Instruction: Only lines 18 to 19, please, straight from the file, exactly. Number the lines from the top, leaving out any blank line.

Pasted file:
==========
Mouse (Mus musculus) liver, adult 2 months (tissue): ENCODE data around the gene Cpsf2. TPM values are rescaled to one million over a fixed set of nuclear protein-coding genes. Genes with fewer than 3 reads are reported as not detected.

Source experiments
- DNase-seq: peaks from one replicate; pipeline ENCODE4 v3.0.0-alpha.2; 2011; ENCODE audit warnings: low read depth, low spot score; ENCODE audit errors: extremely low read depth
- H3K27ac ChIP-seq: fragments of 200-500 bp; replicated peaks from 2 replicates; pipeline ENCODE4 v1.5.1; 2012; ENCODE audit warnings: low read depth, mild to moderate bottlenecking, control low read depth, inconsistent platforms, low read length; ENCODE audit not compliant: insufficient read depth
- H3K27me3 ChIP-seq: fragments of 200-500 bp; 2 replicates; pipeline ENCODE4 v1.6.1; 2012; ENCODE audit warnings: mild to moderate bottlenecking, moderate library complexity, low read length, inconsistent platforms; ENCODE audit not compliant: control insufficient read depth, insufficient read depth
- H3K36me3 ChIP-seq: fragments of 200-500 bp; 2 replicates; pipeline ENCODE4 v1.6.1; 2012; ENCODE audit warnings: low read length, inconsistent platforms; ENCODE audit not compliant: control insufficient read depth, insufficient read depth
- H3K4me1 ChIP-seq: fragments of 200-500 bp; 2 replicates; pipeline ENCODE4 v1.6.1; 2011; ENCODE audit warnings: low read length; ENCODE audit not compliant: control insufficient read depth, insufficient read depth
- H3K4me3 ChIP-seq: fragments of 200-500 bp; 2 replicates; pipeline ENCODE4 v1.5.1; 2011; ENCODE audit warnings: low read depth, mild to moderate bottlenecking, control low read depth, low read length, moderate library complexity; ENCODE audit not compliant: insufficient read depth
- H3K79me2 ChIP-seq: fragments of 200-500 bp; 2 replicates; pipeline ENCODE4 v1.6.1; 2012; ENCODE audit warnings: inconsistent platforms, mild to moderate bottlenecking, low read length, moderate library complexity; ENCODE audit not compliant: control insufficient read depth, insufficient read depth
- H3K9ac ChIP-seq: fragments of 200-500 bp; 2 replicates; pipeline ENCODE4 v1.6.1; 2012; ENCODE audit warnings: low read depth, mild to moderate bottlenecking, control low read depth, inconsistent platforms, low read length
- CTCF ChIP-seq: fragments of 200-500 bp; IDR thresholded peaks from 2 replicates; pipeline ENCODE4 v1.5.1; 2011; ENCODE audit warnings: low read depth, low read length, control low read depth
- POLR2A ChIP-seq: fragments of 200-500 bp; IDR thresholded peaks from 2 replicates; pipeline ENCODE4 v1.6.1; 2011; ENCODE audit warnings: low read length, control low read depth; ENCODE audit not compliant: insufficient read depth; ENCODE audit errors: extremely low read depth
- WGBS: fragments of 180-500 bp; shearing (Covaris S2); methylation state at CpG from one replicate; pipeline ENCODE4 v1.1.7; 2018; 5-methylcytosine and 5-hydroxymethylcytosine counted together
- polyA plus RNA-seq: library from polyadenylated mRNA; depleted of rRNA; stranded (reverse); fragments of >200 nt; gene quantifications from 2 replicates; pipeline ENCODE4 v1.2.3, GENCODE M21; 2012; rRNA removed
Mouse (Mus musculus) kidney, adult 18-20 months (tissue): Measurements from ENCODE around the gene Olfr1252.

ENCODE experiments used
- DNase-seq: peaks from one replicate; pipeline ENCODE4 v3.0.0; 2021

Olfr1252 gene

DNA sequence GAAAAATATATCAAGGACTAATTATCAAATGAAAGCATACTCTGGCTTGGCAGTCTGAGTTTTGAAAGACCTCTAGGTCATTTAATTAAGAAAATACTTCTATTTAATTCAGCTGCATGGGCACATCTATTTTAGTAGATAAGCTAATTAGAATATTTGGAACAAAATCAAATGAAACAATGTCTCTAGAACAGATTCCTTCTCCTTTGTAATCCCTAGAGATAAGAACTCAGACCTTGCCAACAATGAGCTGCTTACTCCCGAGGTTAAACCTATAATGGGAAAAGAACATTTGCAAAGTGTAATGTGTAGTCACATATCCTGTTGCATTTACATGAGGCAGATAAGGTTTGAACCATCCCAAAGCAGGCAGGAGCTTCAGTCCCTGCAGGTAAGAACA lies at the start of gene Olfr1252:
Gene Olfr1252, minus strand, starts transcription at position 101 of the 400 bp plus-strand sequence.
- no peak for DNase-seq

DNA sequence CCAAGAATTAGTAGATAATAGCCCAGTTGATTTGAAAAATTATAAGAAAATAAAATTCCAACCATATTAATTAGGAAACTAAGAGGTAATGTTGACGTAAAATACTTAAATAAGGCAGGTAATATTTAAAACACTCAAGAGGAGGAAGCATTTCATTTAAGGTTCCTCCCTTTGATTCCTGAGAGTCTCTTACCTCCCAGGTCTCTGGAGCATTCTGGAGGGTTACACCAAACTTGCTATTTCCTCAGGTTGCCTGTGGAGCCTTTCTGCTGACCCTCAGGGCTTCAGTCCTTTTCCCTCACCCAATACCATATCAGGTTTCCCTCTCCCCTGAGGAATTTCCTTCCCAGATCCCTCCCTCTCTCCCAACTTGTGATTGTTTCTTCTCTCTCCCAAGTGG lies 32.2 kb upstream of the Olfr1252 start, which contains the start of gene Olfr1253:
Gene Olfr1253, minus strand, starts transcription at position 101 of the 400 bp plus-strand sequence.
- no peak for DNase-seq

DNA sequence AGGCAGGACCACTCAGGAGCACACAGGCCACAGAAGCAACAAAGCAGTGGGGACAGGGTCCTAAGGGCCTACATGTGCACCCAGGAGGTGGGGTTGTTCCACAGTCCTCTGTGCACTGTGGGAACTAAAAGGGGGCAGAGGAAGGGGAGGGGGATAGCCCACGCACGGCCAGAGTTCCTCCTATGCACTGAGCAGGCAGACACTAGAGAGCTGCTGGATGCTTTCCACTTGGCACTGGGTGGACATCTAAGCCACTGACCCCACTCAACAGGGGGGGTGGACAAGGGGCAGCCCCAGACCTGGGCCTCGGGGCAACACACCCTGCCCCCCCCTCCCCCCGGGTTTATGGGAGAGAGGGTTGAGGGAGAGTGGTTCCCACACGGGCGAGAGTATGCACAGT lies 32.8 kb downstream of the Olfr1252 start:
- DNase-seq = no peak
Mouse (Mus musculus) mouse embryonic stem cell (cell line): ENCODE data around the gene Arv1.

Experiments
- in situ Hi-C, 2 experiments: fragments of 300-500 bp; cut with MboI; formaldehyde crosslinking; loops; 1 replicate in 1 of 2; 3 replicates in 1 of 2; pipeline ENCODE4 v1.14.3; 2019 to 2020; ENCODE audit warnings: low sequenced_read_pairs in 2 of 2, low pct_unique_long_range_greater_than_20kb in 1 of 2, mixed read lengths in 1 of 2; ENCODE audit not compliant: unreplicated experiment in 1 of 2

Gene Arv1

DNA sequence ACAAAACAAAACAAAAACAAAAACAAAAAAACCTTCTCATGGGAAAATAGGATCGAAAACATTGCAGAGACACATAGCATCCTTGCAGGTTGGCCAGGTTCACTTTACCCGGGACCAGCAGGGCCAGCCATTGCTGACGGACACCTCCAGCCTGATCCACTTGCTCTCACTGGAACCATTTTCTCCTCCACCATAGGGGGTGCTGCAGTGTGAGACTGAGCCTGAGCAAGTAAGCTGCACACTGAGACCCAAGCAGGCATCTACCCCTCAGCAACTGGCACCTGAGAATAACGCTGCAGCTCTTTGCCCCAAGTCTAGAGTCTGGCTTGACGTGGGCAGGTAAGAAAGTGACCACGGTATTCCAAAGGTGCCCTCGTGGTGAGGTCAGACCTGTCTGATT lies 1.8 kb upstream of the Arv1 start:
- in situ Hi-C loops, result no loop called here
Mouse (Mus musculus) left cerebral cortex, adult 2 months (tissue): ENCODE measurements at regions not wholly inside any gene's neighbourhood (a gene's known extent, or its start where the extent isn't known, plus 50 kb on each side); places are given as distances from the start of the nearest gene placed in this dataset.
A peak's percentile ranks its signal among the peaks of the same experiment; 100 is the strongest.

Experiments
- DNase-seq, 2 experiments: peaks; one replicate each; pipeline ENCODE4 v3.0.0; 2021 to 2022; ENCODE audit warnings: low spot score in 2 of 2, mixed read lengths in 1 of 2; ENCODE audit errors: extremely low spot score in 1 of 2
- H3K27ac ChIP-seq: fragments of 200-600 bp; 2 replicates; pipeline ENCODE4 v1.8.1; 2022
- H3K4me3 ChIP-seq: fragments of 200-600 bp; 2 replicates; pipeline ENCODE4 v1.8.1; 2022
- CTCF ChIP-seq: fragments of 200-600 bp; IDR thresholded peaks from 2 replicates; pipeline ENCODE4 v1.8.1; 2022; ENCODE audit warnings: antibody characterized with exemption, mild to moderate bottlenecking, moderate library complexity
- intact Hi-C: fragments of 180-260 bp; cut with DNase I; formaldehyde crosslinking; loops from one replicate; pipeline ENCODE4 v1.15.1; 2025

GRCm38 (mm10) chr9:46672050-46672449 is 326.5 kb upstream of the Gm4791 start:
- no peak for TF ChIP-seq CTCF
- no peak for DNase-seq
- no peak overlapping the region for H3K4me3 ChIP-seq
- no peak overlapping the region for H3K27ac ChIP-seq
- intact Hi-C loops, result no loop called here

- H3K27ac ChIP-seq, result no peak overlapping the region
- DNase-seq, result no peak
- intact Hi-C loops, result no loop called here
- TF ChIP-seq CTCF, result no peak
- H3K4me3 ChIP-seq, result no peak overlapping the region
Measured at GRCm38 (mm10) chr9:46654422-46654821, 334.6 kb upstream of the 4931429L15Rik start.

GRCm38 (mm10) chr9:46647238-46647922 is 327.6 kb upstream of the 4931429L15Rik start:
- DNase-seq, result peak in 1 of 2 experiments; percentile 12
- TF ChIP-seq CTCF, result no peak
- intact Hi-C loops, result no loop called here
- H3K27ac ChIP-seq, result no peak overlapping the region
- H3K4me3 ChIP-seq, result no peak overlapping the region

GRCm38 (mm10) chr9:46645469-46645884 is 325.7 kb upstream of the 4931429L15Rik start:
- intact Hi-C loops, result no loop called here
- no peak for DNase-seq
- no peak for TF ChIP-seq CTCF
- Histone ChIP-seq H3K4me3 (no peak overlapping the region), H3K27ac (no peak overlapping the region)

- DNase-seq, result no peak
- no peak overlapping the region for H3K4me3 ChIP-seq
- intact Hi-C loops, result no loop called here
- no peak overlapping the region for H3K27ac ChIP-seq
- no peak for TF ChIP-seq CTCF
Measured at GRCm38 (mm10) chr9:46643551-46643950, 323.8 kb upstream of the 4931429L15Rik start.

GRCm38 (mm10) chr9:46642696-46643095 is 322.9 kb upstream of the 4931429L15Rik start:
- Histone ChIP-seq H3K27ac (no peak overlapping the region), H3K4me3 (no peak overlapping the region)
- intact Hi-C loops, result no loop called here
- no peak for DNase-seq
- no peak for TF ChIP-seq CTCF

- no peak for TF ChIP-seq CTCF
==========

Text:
Olfr1252 gene

DNA sequence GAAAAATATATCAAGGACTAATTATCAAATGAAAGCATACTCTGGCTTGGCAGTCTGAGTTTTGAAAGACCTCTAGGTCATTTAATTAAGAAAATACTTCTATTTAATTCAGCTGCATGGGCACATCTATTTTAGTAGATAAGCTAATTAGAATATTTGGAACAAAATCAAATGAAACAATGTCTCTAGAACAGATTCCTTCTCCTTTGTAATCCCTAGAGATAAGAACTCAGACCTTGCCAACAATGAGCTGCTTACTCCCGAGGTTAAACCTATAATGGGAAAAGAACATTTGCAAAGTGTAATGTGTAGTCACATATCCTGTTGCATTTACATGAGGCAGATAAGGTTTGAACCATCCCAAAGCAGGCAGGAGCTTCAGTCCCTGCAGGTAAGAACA lies at the start of gene Olfr1252: